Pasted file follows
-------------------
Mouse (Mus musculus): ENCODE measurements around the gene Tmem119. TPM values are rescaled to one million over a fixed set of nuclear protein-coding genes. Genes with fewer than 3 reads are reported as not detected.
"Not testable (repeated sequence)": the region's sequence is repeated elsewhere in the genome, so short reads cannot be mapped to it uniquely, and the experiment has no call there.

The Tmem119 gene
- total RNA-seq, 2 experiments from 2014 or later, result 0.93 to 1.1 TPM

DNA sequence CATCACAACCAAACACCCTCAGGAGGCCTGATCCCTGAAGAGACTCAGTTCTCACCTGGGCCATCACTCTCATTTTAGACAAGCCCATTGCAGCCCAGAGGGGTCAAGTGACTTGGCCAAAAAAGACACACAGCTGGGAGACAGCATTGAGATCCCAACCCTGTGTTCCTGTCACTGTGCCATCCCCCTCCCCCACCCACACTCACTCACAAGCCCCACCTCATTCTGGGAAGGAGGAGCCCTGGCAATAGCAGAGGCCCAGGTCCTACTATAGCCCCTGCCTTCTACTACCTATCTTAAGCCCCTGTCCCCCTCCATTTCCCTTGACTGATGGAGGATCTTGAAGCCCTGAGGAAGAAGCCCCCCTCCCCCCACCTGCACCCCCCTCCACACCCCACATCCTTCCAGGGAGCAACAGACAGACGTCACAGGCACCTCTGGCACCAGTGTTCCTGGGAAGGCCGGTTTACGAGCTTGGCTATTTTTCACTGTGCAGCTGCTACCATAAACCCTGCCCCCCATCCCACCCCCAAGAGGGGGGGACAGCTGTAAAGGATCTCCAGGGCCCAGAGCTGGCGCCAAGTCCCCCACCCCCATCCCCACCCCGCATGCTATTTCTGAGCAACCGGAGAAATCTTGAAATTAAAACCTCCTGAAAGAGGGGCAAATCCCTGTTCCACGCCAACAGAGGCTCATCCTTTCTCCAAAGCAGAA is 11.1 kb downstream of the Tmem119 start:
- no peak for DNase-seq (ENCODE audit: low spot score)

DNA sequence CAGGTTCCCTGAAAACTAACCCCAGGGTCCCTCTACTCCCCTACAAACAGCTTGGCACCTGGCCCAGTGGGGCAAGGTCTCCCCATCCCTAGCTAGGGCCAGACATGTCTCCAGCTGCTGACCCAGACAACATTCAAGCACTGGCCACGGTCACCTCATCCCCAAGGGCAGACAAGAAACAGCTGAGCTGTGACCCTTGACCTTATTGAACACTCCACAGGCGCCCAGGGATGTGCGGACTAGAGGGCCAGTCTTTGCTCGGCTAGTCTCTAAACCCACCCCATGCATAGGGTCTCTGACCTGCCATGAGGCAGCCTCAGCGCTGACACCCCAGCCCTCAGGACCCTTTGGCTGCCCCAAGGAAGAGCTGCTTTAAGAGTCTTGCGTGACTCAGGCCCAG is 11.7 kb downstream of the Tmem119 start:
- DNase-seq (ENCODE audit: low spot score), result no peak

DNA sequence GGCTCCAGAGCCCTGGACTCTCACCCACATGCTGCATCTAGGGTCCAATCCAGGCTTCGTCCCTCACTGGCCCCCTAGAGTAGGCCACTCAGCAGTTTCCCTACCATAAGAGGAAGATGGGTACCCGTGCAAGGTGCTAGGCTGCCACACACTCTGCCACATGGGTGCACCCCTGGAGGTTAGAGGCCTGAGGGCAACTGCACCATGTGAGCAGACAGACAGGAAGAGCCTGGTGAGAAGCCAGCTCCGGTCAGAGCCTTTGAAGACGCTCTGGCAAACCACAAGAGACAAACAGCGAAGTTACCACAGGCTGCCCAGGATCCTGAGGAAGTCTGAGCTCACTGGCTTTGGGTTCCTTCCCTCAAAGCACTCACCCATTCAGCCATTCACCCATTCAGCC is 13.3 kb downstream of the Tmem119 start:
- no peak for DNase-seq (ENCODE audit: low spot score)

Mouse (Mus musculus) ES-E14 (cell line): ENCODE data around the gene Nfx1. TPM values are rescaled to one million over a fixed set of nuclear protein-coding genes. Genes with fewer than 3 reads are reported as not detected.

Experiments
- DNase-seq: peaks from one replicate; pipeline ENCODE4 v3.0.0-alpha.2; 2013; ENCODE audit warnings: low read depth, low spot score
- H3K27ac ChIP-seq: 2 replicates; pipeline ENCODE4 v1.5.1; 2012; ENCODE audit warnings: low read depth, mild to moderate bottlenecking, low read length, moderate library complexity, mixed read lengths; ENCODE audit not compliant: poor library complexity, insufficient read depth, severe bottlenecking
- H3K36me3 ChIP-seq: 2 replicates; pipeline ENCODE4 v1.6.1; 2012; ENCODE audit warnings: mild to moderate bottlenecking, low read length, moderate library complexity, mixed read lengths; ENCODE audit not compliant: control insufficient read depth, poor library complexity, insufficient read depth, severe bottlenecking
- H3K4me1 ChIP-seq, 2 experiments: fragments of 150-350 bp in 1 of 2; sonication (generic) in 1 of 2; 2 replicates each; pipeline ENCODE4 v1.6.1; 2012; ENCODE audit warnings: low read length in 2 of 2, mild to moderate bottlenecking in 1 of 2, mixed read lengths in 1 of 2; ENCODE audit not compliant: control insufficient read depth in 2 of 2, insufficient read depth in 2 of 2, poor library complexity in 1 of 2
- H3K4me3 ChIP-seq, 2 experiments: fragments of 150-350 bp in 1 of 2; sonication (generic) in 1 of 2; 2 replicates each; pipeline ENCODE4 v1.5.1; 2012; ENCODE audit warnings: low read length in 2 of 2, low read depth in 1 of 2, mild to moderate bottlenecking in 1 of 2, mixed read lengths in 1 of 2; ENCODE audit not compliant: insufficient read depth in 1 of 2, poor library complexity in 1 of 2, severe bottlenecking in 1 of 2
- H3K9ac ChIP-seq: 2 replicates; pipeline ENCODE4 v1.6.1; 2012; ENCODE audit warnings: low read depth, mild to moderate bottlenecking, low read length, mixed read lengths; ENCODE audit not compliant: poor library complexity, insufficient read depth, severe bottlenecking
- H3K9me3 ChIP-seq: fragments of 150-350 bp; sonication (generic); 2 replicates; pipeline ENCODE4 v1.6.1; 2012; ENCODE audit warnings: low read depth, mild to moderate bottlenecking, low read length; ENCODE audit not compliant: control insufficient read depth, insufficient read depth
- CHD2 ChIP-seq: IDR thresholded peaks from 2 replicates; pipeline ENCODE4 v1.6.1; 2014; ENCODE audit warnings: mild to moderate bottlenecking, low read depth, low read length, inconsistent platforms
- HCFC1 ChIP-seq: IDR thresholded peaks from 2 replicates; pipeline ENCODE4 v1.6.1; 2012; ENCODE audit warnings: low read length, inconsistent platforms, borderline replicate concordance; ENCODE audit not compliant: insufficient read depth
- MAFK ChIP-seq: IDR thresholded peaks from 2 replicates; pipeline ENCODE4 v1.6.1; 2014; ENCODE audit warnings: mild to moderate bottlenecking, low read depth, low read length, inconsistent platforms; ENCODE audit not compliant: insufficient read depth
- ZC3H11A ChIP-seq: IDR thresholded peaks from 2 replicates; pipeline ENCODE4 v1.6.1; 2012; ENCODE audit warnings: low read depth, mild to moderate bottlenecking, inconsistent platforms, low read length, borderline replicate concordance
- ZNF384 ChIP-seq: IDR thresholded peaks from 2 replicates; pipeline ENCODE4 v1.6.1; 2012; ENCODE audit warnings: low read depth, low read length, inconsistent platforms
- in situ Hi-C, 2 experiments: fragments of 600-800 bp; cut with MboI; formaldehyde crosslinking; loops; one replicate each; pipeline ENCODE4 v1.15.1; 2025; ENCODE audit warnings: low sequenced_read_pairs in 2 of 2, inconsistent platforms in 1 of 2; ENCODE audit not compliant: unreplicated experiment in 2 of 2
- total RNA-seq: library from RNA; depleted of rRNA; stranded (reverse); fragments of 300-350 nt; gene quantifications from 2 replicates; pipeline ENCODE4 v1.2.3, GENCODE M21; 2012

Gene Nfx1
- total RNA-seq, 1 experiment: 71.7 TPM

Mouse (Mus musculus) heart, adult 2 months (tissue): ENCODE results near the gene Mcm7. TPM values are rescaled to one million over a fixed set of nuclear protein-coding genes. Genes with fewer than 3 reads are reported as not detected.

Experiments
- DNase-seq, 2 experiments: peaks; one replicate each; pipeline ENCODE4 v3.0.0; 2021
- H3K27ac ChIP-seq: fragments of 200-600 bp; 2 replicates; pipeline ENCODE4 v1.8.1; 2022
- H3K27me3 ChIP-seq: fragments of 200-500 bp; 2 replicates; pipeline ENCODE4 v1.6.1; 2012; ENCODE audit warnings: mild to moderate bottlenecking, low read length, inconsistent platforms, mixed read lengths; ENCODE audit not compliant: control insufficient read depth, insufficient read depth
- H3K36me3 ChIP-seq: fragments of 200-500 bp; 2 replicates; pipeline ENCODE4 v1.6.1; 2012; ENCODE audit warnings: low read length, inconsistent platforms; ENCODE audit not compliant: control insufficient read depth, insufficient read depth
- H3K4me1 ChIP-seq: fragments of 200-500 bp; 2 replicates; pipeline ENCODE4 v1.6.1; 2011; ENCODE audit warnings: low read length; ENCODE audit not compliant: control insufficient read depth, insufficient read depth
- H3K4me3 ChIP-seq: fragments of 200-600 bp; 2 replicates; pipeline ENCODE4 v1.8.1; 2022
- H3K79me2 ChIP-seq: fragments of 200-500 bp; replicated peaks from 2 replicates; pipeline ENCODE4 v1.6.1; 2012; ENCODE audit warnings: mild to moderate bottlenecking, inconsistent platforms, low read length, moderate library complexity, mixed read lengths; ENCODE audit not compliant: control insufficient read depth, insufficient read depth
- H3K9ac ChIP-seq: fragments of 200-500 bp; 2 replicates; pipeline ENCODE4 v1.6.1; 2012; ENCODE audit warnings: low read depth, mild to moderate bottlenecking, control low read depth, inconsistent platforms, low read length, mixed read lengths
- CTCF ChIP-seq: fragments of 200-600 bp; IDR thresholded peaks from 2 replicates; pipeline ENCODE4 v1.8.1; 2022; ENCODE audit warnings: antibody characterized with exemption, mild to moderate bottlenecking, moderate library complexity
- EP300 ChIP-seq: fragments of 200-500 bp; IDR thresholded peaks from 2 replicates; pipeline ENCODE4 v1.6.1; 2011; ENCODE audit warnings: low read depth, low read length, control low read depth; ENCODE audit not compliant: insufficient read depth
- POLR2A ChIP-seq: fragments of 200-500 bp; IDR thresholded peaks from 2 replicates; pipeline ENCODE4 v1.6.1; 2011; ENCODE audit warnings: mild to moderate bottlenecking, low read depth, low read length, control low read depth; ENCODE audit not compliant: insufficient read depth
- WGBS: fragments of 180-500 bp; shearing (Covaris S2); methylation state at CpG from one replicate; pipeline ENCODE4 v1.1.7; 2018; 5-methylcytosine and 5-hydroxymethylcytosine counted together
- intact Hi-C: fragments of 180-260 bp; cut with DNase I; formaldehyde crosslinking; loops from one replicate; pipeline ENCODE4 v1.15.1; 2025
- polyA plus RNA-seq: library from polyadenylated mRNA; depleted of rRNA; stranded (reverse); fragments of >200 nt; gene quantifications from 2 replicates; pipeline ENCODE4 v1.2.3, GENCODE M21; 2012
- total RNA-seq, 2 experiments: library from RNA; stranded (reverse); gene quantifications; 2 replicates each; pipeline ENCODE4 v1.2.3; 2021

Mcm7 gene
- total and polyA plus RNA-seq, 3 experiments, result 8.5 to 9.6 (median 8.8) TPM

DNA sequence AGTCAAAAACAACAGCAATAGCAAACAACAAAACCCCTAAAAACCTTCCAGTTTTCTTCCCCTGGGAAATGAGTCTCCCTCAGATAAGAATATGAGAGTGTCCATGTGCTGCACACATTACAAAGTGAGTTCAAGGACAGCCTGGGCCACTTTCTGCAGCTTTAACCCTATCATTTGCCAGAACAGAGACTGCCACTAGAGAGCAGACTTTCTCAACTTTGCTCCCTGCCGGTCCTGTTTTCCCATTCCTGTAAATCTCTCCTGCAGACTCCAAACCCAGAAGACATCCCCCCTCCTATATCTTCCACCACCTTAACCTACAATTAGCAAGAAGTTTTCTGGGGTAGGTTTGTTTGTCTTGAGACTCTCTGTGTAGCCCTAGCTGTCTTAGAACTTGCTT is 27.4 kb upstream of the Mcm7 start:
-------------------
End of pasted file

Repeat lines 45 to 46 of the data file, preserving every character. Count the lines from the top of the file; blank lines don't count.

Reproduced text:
- total RNA-seq, 2 experiments: library from RNA; stranded (reverse); gene quantifications; 2 replicates each; pipeline ENCODE4 v1.2.3; 2021

Mcm7 gene